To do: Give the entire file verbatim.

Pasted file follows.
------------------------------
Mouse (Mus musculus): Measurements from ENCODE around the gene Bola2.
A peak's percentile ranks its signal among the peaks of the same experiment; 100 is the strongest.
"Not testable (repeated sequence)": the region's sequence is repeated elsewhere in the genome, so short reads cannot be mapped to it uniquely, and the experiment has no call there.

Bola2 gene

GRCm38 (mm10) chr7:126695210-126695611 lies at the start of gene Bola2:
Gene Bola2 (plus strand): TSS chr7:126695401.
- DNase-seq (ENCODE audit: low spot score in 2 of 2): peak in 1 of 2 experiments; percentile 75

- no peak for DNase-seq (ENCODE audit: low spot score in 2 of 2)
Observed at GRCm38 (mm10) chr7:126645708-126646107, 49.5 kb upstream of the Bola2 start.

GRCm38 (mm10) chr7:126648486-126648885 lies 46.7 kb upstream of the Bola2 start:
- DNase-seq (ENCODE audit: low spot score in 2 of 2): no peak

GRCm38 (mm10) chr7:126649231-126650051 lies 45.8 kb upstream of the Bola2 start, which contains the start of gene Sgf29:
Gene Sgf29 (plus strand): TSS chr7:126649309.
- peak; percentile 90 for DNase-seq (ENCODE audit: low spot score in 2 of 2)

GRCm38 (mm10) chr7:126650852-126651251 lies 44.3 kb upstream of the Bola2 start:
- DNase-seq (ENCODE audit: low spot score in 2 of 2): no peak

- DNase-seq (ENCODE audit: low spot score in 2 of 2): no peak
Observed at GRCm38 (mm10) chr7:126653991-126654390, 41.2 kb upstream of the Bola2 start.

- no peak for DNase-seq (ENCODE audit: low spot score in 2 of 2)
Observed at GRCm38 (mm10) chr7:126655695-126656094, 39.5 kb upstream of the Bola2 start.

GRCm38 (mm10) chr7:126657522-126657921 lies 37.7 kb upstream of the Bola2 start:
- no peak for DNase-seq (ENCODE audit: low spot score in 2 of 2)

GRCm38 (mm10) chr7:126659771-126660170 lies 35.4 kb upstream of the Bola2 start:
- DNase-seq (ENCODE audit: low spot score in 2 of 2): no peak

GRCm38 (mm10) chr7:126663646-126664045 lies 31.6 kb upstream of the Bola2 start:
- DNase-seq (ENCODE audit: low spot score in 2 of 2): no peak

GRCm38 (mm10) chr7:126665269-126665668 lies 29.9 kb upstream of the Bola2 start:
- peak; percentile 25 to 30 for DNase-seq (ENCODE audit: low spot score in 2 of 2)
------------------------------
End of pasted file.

Mouse (Mus musculus): Measurements from ENCODE around the gene Bola2.
A peak's percentile ranks its signal among the peaks of the same experiment; 100 is the strongest.
"Not testable (repeated sequence)": the region's sequence is repeated elsewhere in the genome, so short reads cannot be mapped to it uniquely, and the experiment has no call there.

Bola2 gene

GRCm38 (mm10) chr7:126695210-126695611 lies at the start of gene Bola2:
Gene Bola2 (plus strand): TSS chr7:126695401.
- DNase-seq (ENCODE audit: low spot score in 2 of 2): peak in 1 of 2 experiments; percentile 75

- no peak for DNase-seq (ENCODE audit: low spot score in 2 of 2)
Observed at GRCm38 (mm10) chr7:126645708-126646107, 49.5 kb upstream of the Bola2 start.

GRCm38 (mm10) chr7:126648486-126648885 lies 46.7 kb upstream of the Bola2 start:
- DNase-seq (ENCODE audit: low spot score in 2 of 2): no peak

GRCm38 (mm10) chr7:126649231-126650051 lies 45.8 kb upstream of the Bola2 start, which contains the start of gene Sgf29:
Gene Sgf29 (plus strand): TSS chr7:126649309.
- peak; percentile 90 for DNase-seq (ENCODE audit: low spot score in 2 of 2)

GRCm38 (mm10) chr7:126650852-126651251 lies 44.3 kb upstream of the Bola2 start:
- DNase-seq (ENCODE audit: low spot score in 2 of 2): no peak

- DNase-seq (ENCODE audit: low spot score in 2 of 2): no peak
Observed at GRCm38 (mm10) chr7:126653991-126654390, 41.2 kb upstream of the Bola2 start.

- no peak for DNase-seq (ENCODE audit: low spot score in 2 of 2)
Observed at GRCm38 (mm10) chr7:126655695-126656094, 39.5 kb upstream of the Bola2 start.

GRCm38 (mm10) chr7:126657522-126657921 lies 37.7 kb upstream of the Bola2 start:
- no peak for DNase-seq (ENCODE audit: low spot score in 2 of 2)

GRCm38 (mm10) chr7:126659771-126660170 lies 35.4 kb upstream of the Bola2 start:
- DNase-seq (ENCODE audit: low spot score in 2 of 2): no peak

GRCm38 (mm10) chr7:126663646-126664045 lies 31.6 kb upstream of the Bola2 start:
- DNase-seq (ENCODE audit: low spot score in 2 of 2): no peak

GRCm38 (mm10) chr7:126665269-126665668 lies 29.9 kb upstream of the Bola2 start:
- peak; percentile 25 to 30 for DNase-seq (ENCODE audit: low spot score in 2 of 2)